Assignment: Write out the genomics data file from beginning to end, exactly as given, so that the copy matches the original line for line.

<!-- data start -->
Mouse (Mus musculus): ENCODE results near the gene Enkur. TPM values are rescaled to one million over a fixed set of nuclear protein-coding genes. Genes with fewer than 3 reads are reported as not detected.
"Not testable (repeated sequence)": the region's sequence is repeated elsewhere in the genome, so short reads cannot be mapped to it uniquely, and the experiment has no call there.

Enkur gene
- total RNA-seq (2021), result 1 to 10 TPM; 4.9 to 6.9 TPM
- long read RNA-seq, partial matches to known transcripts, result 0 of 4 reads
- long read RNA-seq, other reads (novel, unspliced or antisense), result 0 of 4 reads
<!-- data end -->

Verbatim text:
Mouse (Mus musculus): ENCODE results near the gene Enkur. TPM values are rescaled to one million over a fixed set of nuclear protein-coding genes. Genes with fewer than 3 reads are reported as not detected.
"Not testable (repeated sequence)": the region's sequence is repeated elsewhere in the genome, so short reads cannot be mapped to it uniquely, and the experiment has no call there.

Enkur gene
- total RNA-seq (2021), result 1 to 10 TPM; 4.9 to 6.9 TPM
- long read RNA-seq, partial matches to known transcripts, result 0 of 4 reads
- long read RNA-seq, other reads (novel, unspliced or antisense), result 0 of 4 reads